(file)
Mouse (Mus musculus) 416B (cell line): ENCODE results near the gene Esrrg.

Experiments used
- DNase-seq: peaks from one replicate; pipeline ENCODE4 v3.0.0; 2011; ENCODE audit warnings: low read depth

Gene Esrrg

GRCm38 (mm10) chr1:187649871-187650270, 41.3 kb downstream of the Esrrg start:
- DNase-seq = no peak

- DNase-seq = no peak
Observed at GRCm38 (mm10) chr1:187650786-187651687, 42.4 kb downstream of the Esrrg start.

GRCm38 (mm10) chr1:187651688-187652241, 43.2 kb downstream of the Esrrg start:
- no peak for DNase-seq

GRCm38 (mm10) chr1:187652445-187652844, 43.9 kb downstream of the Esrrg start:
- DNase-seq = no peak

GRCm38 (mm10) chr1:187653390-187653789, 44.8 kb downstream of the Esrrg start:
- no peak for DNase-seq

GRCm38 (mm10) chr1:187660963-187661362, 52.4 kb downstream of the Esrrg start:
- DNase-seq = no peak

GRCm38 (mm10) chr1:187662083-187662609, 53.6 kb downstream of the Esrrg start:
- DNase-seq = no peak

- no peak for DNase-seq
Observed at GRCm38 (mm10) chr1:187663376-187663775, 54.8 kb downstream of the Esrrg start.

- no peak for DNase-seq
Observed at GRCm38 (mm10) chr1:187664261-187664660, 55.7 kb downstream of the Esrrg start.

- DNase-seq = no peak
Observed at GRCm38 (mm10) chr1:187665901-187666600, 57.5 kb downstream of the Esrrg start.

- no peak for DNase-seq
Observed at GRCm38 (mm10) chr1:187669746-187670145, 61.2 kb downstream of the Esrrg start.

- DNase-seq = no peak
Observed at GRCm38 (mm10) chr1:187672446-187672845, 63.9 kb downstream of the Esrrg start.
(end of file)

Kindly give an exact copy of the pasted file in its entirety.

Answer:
Mouse (Mus musculus) 416B (cell line): ENCODE results near the gene Esrrg.

Experiments used
- DNase-seq: peaks from one replicate; pipeline ENCODE4 v3.0.0; 2011; ENCODE audit warnings: low read depth

Gene Esrrg

GRCm38 (mm10) chr1:187649871-187650270, 41.3 kb downstream of the Esrrg start:
- DNase-seq = no peak

- DNase-seq = no peak
Observed at GRCm38 (mm10) chr1:187650786-187651687, 42.4 kb downstream of the Esrrg start.

GRCm38 (mm10) chr1:187651688-187652241, 43.2 kb downstream of the Esrrg start:
- no peak for DNase-seq

GRCm38 (mm10) chr1:187652445-187652844, 43.9 kb downstream of the Esrrg start:
- DNase-seq = no peak

GRCm38 (mm10) chr1:187653390-187653789, 44.8 kb downstream of the Esrrg start:
- no peak for DNase-seq

GRCm38 (mm10) chr1:187660963-187661362, 52.4 kb downstream of the Esrrg start:
- DNase-seq = no peak

GRCm38 (mm10) chr1:187662083-187662609, 53.6 kb downstream of the Esrrg start:
- DNase-seq = no peak

- no peak for DNase-seq
Observed at GRCm38 (mm10) chr1:187663376-187663775, 54.8 kb downstream of the Esrrg start.

- no peak for DNase-seq
Observed at GRCm38 (mm10) chr1:187664261-187664660, 55.7 kb downstream of the Esrrg start.

- DNase-seq = no peak
Observed at GRCm38 (mm10) chr1:187665901-187666600, 57.5 kb downstream of the Esrrg start.

- no peak for DNase-seq
Observed at GRCm38 (mm10) chr1:187669746-187670145, 61.2 kb downstream of the Esrrg start.

- DNase-seq = no peak
Observed at GRCm38 (mm10) chr1:187672446-187672845, 63.9 kb downstream of the Esrrg start.